Alexandria Ocasio-Cortez upsets Joe Crowley in NY congressional primary

Progressive challenger Alexandria Ocasio Cortez celebrartes with supporters at a victory party in the Bronx

Progressive challenger Alexandria Ocasio Cortez celebrartes with supporters at a victory party in the Bronx Credit Getty

As progressives nationwide celebrated Alexandria Ocasio-Cortez's primary victory in New York's 14th congressional district over establishment 10-term Rep. Joseph Crowley-and while many in the corporate media scrambled to catch up on the 28-year-old's rise from restaurant worker, to tireless grassroots campaigner, to likely Congresswoman of a heavily Democratic district-Ocasio-Cortez had no trouble explaining the success of her campaign on Wednesday.

"It's because of a number of things but in 24 hours we do not have that analysis", Democratic Leader Nancy Pelosi, D-California, said. "I think that in the same lens that I looked at it, people, I think, are separating the actions and the status of the Palestinians from the greater geopolitics of the area". "It is not to be viewed as something that stands for everything else".

"It's ascendent in that district, perhaps".

Ocasio-Cortez has said she'd support the impeachment of President Donald Trump, noting that the president's unwillingness to separate himself from his family's business affairs amounted to "serious grounds in violations of the emoluments clause from day one", as Politico wrote. "And running for office, seeing, like, the silence around this issue, has been a little interesting to me".

It might seem unbelievable that after Bernie Sanders' huge success in the 2016 democratic primaries running on a grassroots campaign that condemned Wall Street's influence and called for social justice that Democrats can still be caught off guard by progressives unseating their heavyweights.

Mr Crowley had not faced a challenger from his own party in 14 years in the mostly ethnic minority district, which covers parts of the Bronx and Queens in NY.

"I was taking brunch orders, with the AC off, and people from progressive political groups were calling me", she said last week in an interview.

In the run-up to Tuesday's election, Ocasio-Cortez, the daughter of a Puerto Rican mother and a father from the South Bronx, said, "What I want the party and people all over the country to know is that my campaign represents authentic, accountable racial and social justice". "But nobody has any answers". "We need new leadership in the Democratic Party and we need new leadership in the country".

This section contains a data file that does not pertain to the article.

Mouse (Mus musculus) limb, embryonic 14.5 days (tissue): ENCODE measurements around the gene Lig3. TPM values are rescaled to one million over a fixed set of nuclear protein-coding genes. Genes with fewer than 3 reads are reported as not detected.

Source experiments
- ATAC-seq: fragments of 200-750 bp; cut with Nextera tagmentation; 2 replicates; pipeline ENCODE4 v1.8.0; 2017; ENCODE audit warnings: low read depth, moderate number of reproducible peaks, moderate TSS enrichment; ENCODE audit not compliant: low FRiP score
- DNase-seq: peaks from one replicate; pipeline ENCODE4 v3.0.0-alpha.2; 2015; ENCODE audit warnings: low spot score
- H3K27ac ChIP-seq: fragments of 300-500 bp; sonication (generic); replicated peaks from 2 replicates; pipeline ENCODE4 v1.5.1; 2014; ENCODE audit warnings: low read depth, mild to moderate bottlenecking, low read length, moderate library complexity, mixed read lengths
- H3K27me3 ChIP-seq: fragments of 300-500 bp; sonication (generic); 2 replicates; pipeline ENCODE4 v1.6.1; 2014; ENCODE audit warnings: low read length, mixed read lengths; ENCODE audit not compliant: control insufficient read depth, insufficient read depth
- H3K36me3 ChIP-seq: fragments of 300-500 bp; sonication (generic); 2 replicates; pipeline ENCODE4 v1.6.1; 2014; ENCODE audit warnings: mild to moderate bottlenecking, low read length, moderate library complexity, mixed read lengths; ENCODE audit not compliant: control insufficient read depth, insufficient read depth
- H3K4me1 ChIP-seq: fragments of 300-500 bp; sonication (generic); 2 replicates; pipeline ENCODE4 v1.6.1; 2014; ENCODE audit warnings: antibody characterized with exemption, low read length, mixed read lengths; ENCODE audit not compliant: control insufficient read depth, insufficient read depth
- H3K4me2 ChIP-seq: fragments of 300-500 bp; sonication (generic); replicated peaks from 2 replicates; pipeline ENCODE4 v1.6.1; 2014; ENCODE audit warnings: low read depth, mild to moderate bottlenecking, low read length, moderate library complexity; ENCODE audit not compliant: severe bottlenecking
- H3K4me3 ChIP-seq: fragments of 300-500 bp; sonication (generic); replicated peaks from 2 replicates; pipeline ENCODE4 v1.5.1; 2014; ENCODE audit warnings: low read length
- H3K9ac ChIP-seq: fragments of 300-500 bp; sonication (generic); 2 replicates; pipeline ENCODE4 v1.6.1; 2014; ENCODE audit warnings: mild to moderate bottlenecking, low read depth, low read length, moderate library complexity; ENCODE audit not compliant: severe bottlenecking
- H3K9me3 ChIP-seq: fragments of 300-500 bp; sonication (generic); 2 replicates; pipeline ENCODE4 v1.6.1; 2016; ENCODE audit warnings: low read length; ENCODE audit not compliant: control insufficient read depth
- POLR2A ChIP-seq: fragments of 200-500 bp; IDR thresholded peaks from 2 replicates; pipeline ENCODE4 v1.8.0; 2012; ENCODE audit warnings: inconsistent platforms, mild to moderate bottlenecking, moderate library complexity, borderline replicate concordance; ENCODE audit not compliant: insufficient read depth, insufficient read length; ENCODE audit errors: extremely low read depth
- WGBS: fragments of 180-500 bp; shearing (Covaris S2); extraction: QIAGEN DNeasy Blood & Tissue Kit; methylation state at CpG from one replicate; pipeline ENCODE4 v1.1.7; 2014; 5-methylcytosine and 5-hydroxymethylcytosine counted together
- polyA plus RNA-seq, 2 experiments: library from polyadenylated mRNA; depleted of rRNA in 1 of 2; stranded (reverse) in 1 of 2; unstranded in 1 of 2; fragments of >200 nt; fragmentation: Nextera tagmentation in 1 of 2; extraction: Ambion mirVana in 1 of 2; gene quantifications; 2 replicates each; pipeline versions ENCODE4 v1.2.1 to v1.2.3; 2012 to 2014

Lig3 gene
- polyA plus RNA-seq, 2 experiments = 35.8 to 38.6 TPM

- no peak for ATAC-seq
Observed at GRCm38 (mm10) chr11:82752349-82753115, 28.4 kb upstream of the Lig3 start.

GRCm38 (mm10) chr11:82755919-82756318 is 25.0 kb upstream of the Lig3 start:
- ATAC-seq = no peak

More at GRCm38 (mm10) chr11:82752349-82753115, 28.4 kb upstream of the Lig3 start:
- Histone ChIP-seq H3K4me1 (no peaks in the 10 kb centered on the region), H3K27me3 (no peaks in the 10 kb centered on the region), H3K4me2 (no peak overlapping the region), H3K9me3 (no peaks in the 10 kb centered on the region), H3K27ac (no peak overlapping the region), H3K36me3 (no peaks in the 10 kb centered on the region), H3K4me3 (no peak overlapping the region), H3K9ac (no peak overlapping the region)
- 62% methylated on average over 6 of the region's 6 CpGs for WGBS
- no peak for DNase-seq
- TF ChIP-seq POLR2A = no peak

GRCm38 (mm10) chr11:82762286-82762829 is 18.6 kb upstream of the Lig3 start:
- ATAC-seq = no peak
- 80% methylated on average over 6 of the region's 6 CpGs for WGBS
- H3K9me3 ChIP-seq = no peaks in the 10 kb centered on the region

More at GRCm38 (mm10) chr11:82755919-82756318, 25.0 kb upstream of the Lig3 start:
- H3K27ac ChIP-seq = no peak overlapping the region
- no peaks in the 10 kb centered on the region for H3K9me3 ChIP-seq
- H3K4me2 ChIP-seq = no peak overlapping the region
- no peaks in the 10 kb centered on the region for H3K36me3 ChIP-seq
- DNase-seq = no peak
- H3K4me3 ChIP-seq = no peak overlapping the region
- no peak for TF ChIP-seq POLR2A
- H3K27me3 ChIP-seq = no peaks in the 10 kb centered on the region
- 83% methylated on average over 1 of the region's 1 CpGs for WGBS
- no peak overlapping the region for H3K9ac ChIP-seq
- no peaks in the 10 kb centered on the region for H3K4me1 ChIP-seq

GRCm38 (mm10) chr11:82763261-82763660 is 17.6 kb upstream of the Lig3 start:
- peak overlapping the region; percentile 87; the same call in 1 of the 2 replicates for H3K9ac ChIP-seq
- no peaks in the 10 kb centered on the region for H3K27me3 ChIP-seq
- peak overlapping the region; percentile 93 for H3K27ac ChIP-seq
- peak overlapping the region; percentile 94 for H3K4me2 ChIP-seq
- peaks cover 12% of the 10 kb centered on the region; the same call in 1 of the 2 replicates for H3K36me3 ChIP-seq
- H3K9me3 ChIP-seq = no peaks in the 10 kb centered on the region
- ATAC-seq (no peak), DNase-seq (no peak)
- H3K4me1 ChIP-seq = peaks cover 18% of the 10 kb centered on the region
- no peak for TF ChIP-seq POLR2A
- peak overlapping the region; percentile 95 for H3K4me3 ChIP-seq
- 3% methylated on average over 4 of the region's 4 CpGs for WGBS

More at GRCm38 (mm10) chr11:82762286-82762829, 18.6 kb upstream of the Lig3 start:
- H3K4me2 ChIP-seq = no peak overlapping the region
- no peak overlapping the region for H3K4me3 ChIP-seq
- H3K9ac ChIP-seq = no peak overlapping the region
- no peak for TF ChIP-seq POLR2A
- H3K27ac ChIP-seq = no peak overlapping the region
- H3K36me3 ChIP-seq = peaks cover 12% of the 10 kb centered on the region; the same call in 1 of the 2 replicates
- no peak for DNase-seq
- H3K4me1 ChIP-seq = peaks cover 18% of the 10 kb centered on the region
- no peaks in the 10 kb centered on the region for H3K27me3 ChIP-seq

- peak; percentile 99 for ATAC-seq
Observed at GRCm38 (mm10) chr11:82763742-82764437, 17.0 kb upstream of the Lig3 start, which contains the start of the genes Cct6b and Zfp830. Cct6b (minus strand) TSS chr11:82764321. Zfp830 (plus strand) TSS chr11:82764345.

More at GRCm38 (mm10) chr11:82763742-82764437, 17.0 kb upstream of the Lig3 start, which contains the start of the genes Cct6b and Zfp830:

Crowley, an establishment Democrat, who had been whispered about as a future leader of the party, had not faced a challenger from the left in 14 years - and his defeat will surely have come as a major shock. Cynthia Nixon and Zephyr Teachout were Ocasio-Cortez's highest profile local supporters.

"I don't think there is that kind of divide", Clyburn said when asked about the tension between the two wings of the party. "I knew that it was long odds, and I knew that it was uphill, but I always knew it was possible". "The first ones are the ones who elected you to this body and if you don't get to the body, you don't got no chance to anything else".

"I was really motivated", said Daniel Puerto, 26, who immigrated to the US from Colombia.

"Not all Democrats are the same", she said in her May campaign video, adding - her voice rising with emotion - that a Democrat who "doesn't send his kids to our schools, doesn't drink our water or breathe our air can not possibly represent us". She ran on a platform of Medicare for All, abolishing Ice and a federal jobs guarantee.

She attended Boston University, where she earned degrees in economics and global relations, and also spent time working in the office of the late U.S. Sen. And a host of Democratic Party organizations are now devoted to getting candidates like Ocasio-Cortez in those seats ― from Move On to Indivisible to Our Revolution and the Democratic Socialists of America.

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